When you start your owner business, it is a good choice for starting from a sole proprietorship business. Once the business gradually grows to a stable stage, you might consider incorporating your business from a sole proprietorship. In this transition, you could get tax deferral by applying a special technique called Section 85 Rollover in the process of transferring eligible property from your sole proprietorship to a corporation.
What is Section 85 Rollover?
A Section 85 Rollover is a special election filed with the CRA at the time incorporating a sole proprietorship. It allows the business owners to defer all or part income for their assets at the time to be transferred from sole proprietorship to newly corporation. This could help taxpayers to reduce their personal income tax in the process of business change. But it does not eliminate tax indefinitely. The tax liability is deferred to the time of the assets transferred to the corporation being ultimately sold.
Lots of our business clients in Northumberland will experience the business transition from a sole proprietorship to a corporation. Please consult with Pivotop Accounting Services for the tax implication resulting from this change.
A Simple Example of How Section 85 Rollover Works
John started his John Renovation business as a sole proprietorship five years ago. He decided to incorporate his business as the business has been growing and stable. At the time of incorporation, John Renovation has accumulated assets of $150,000 in fair market value, which included a truck, equipment, website, and custom list.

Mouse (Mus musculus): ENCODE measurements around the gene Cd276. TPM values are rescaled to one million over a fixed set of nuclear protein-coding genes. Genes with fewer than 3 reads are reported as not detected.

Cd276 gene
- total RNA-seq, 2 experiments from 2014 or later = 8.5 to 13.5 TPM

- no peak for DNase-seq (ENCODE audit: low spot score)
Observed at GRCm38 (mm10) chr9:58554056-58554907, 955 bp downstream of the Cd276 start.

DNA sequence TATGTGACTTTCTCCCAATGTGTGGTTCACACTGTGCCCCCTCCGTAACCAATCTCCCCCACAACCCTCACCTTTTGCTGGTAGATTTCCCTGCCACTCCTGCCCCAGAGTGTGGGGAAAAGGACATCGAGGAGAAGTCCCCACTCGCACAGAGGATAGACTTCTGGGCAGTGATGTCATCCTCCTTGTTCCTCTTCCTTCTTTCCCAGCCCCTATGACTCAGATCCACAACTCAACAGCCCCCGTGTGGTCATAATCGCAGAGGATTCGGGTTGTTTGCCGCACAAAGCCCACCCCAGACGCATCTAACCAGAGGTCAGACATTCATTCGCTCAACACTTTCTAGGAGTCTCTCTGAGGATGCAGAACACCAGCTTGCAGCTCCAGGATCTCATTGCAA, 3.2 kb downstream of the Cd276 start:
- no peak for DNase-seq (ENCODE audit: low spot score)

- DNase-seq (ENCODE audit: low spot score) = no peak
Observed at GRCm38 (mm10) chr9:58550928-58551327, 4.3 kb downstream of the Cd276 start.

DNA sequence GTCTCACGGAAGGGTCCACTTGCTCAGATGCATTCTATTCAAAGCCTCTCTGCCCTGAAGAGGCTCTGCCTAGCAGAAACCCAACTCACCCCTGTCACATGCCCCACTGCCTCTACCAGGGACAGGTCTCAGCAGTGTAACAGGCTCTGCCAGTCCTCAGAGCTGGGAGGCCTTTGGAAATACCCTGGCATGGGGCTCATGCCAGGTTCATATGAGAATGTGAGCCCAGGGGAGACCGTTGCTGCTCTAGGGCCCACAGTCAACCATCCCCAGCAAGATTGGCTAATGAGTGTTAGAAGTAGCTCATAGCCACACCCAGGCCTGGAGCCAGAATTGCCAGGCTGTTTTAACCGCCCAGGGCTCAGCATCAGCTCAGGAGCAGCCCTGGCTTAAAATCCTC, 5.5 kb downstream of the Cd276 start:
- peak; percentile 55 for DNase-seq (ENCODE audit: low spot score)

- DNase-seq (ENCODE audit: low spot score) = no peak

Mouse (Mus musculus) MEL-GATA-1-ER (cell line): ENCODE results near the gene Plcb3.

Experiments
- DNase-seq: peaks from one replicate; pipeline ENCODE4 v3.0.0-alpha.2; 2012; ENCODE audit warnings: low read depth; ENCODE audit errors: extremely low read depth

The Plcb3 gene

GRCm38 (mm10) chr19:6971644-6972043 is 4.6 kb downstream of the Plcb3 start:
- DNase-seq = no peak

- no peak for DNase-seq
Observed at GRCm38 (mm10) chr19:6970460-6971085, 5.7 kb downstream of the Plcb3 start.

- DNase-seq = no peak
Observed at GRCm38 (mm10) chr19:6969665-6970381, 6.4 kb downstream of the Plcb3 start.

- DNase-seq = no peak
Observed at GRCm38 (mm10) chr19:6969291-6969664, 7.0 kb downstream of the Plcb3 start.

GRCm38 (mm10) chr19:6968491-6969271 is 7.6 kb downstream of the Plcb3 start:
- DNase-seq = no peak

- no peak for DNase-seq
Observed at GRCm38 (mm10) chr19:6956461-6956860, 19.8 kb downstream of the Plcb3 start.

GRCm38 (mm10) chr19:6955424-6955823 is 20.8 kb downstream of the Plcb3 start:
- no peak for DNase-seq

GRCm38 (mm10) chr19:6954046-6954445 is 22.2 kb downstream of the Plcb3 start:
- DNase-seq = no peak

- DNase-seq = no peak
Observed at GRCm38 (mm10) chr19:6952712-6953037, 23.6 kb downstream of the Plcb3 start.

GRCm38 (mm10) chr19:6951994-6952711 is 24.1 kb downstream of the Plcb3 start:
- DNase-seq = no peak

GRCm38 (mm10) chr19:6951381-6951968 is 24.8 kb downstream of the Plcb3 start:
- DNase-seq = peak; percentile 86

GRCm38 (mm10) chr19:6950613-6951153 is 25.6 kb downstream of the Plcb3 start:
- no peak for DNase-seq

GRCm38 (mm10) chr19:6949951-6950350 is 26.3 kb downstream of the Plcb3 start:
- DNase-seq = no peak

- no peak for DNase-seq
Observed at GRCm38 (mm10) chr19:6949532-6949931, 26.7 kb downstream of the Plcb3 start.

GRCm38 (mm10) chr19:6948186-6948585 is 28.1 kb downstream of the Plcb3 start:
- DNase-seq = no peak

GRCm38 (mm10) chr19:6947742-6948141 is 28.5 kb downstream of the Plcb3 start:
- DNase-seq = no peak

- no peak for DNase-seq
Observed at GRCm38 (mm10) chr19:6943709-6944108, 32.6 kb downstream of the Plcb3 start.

When the amount of $150,000 property was transferred from sole proprietorship to corporation, John realized a capital gain of $150,000-$30,000=$120,000 (assume the UCC of truck and equipment was $30,000 at the time of incorporate). Therefore, he must file this income in his personal income tax as a capital income at the year-end of incorporation.
When Section 85 Rollover is applied, CRA allows John to transfer the $150,000 of assets from his sole proprietorship to the corporation in an amount smaller than its fair market value, for example, $30,001. John just realized a capital gain of $30,001-$30,000=$1 (assume the UCC of truck and equipment was $30,000 at the time of incorporation). Therefore, he only needs to file a $1 capital gain in his personal income tax at the year-end of incorporation. The remaining capital gain of $120,000-$1=$119,999 could be deferred to the time when John sells his share of the corporation to someone else, for example, 10 years later. At the year-end John sells his share to someone else, he needs to file his $119,999 deferred capital gain in his personal income tax.
John gets a benefit for deferring his $119,999 of capital gain income and capital gain tax for 10 years by applying the Section 85 Rollover.